Probate is the legal process through which an individual’s possessions and assets are distributed after death. The process is usually, but not always, overseen by the probate court and is carried out by the estate’s personal representative (also known as the executor or administrator).
Colorado has three levels of probate, including:
- Small Estates: If an estate (those with and without wills) is worth $64,000 or less and owns no real property, then the heirs may collect assets by signing a Small Estate affidavit, allowing them to avoid probate court all together.
- Informal Probate: Most estates worth more than $64,000 go through informal probate proceedings. This is the case when there is a clear, valid will, no contest over the will and a personal representative has been clearly identified. Forms are filed and approved by the court, but there is no court supervision over the distribution of the estate.
- Formal Probate: Formal probate is a court proceeding; a judge must approve actions taken by the personal representative like distributing assets or selling real estate. This is most common when there are disputes over the will.
All wills and intestate estates (an intestate estate is one for which there is no will) in the State of Colorado must be probated, which is why it’s valuable to have a working knowledge of probate law. Your understanding of probate law will help you as you make decisions regarding your estate planning, and a good place to start is by separating probate myth from fact.
Myth: My estate can avoid probate if I have a will.
Fact: Having a will might not be enough. In Colorado, if you own real estate titled only in your name and/or if the combined value of your assets is $64,000 or more, then your estate will be subject to probate even if you have a will. Only assets that do not already have a specific “transfer-upon-death” or “payable-on-death” designation – like life insurance or retirement accounts – will have to pass through probate.
Myth: The process of probating an estate takes years.
Fact: The truth is that most estates are finished with probate within a year and Colorado has laws which have made the process more streamlined in recent years.
There is a waiting period of six months – the creditor claim period – in Colorado that gives creditors time to file claims after a probate notice is posted (it’s up to the estate’s personal representative to notify creditors either through publication in a local newspaper or by mail). Once the waiting period is over, then it’s up to the personal representative to gather assets, pay debts and taxes and distribute assets to any designated beneficiaries.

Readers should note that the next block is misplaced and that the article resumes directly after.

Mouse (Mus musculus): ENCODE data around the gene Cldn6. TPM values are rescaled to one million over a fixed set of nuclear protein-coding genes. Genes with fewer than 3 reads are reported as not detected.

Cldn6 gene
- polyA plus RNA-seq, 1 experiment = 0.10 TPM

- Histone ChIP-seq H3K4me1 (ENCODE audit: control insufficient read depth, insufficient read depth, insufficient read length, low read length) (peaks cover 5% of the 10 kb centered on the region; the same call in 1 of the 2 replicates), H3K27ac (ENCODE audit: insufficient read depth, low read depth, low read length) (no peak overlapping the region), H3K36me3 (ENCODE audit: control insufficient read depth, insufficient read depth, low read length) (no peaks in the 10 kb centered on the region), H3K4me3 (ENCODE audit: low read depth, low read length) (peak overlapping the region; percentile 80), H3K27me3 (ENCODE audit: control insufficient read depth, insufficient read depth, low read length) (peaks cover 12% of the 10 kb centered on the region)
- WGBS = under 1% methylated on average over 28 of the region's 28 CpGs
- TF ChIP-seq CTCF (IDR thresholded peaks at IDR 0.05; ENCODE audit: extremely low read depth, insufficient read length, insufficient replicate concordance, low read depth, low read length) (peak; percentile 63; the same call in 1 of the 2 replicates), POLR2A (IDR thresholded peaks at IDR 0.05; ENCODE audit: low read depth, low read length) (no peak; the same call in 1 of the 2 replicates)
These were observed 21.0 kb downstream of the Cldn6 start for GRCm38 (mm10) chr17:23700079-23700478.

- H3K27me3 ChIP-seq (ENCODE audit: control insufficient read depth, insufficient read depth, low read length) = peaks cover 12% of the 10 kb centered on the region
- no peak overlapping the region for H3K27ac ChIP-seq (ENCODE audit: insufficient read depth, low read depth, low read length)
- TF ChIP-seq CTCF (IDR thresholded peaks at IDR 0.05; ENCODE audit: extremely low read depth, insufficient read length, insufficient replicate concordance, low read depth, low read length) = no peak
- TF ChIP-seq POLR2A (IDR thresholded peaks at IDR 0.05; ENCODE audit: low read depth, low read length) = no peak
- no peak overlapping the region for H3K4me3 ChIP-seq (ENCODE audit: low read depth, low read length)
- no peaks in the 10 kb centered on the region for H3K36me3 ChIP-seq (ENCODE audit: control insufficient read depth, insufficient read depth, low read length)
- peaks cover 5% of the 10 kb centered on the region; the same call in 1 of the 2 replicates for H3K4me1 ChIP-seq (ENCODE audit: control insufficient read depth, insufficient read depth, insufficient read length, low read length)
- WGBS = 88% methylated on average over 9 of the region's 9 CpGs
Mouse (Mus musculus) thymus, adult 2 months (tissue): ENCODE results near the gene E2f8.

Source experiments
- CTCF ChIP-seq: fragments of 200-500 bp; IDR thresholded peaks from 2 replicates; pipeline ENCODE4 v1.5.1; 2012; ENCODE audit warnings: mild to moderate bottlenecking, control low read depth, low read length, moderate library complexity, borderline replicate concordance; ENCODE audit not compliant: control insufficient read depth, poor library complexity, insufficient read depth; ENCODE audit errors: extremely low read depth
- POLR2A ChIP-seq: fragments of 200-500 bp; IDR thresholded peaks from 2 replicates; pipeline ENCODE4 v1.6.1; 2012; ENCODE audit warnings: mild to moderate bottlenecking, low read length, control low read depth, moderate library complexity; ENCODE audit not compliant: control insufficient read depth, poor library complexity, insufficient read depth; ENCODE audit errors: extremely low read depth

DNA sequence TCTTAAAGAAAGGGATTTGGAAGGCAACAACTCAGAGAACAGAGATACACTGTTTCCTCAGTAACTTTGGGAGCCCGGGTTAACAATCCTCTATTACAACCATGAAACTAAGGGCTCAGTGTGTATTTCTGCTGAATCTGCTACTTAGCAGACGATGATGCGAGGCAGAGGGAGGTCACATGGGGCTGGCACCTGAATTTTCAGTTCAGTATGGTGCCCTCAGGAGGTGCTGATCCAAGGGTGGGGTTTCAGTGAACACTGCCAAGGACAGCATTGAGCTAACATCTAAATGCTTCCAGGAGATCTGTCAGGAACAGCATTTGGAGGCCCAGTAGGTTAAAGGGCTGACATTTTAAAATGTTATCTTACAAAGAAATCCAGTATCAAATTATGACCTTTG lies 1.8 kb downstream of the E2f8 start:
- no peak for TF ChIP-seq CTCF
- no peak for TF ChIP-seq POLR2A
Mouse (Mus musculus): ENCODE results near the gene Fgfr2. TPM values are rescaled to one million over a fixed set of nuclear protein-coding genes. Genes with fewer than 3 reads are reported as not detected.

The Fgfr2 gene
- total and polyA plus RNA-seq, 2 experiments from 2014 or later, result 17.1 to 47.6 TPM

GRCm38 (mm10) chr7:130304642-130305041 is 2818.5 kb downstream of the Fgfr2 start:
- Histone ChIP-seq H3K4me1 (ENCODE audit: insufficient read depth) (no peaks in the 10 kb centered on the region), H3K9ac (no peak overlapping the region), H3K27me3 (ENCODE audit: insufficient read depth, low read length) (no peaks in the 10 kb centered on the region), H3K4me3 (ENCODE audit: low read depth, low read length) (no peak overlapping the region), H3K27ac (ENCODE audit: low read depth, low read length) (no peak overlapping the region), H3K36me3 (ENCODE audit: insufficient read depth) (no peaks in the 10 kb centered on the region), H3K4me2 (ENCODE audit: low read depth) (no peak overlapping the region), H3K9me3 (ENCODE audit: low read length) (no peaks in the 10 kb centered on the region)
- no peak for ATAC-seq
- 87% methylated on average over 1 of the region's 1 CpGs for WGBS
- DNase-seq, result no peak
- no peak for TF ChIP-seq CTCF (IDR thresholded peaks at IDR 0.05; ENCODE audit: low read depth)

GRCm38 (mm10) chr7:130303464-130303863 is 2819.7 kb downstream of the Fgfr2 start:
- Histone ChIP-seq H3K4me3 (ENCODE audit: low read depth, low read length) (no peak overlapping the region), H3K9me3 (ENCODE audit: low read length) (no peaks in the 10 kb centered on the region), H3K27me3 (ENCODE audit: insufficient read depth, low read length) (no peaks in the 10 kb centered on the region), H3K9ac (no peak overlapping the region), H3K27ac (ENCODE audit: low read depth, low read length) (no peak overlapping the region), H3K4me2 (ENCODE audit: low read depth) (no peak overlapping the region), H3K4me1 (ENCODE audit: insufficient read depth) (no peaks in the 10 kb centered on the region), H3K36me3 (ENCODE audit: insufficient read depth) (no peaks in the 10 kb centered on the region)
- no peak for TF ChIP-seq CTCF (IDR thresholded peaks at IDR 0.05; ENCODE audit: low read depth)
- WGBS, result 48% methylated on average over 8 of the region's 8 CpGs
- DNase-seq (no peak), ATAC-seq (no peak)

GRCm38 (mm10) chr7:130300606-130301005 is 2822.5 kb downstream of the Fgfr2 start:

Situations where probate cases drag on for years do occur, however they usually involve special circumstances, like family infighting, very large estates owing federal or state estate tax or estates that continue to earn income (you’ll often hear about cases like these involving celebrities).
Myth: The cost of probate will eat up my entire estate.
Fact: Of course, it depends on the size of the estate and each case is unique, but probate costs don’t have to break the bank. Common costs associated with probate may include court fees, appraisal costs, personal representative’s fees, attorneys’ fees, accounting fees and surety bonds.
Factors that can affect the cost of probate include:
- Disputes. For example, a relative decides to contest the will.
- A complex estate. For example, the estate owns property outside of Colorado.
- The size of the estate. A smaller estate will usually get through probate at a lower cost.
- Whether there is a will. Probate often becomes more expensive when there is no will as it leaves room for debate amongst relatives.
How a Colorado Springs estate planning and probate attorney can help
Robinson & Henry P.C.’s estate planning and probate attorneys are here to help you through the probate process. If you’re a personal representative who is preparing to embark on this process, give us a call at 303-688-0944 to learn more about how we can help.
Even for seemingly simple estates, it can be beneficial to have the experience of an attorney on your side to help file complicated paperwork and avoid common mistakes. If you’re facing a situation where there is, or may be, a dispute, click here to learn more about probate litigation.
Finally, effective estate planning today can lay the groundwork for a smooth probate process for your loved ones in the future.
Call us today to at 303-688-0944 schedule an assessment with an estate planning and probate attorney.